Herastrau Park, situated on the shores of Lake Herastrau (70 hectares), in the north of the city, is the largest in Bucharest (187 hectares).
In the old area of the park there are two theatres, a children’s cinema, two exhibition pavilions, libraries, reading booths, a wharf (where rowing boats can be hired or boat trips taken), the Isle of Roses, and the Japanese Garden. Nearby can be visited the Museum of the Village. At the fifteen-hectare Expoflora there are periodic flower shows.
The other half of the park is reserved for sports and recreation. There is a base here for various craft (kayaks, canoes), as well as tennis, basketball and volleyball courts, a bowling green, and roller-skating rinks. This area of the park is also well known for its lakeside restaurants.
The Museum of the Village was founded in 1936 by Dimitrie Gusti, the father of Romanian sociology. It is one of the most impressive museums in the capital, which makes it one of Bucharest’s “must-see” destinations. If you are visiting Bucharest for the first time, you should not miss this open-air ethnographic museum, which stretches for 15 hectares along the shore of Lake Herastrau. The museum has approximately three hundred traditional peasant houses, dating from the 17th to 20th centuries, and grouped according to region.
The Museum of the Village Muntenia and Oltenia Around Bucharest
Bucharest is surrounded by forests and a string of lakes, around which have developed recreational areas, which are wonderful places to spend the weekend.
Baneasa Forest (ten kilometres from Bucharest) is especially well known for its zoo.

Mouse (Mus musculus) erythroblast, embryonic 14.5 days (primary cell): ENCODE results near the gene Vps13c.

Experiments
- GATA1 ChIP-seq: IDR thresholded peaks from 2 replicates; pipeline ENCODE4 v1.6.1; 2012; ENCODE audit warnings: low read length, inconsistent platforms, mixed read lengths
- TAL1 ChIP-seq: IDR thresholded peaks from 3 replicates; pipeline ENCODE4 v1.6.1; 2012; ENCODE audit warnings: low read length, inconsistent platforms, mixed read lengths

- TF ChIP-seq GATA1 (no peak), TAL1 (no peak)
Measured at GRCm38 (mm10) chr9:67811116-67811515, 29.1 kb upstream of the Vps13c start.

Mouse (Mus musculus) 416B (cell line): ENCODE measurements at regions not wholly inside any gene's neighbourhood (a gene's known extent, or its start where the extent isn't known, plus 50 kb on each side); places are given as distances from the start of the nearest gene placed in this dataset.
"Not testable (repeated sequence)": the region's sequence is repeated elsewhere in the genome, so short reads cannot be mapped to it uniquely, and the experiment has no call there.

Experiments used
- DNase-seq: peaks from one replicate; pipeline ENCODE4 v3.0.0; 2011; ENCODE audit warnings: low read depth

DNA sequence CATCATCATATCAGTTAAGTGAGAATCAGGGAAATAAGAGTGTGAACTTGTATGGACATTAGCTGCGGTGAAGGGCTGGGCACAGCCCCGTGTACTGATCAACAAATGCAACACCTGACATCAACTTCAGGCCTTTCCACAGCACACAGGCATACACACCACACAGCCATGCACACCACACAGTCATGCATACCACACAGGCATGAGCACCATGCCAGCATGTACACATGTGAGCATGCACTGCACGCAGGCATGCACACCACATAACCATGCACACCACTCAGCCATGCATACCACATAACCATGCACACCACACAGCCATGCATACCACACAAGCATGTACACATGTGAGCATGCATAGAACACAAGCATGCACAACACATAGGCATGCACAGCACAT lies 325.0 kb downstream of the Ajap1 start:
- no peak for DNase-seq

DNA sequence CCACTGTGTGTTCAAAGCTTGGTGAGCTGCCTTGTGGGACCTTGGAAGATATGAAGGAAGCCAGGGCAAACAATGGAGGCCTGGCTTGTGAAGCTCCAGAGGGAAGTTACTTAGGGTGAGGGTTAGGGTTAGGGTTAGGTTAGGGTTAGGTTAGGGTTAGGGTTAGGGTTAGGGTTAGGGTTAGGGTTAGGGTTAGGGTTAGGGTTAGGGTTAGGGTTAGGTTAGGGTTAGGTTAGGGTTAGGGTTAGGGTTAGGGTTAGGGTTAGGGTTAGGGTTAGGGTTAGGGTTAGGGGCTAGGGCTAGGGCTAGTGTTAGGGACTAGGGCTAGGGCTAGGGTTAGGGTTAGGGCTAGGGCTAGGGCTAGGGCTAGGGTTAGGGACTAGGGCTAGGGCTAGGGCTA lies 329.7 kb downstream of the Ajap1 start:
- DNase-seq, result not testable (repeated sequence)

On the shores of Lake Mogosoaia (66 hectares), fifteen kilometres from Bucharest, there can be found one of the most beautiful buildings in the Brancoveanu style: the Mogosoaia Palace (1702).The building combines elements of Muntenian architecture with features of the Byzantine, Renaissance and Italian traditions. Martha Bibescu, the wife of George Valentin Bibescu, rebuilt the complex after 1912, making significant alterations. The tomb of the Bibescu family is in the park of the palace. At present, the Mogosoaia Palace houses the “Brancoveanu Palaces at the Gates of Bucharest” cultural centre.
Lake Snagov (576 hectares in area and 16.5 km long), situated forty kilometres from the capital, is one of the largest expanses of water in the Romanian Plain. It is an ideal spot for fishing and water sports. An island in the north of the lake is home to the Snagov Monastery, probably founded in the 14th century by Mircea the Old and rebuilt by Vladislav II and then Vlad the Impaler. It is one of the largest monasteries from the reign of Vlad the Impaler and regarded as one of the most beautiful. The monastery church, dedicated to the Entry of the Mother of God into the Temple, was built by Neagoe Basarab between 1517 and 1521.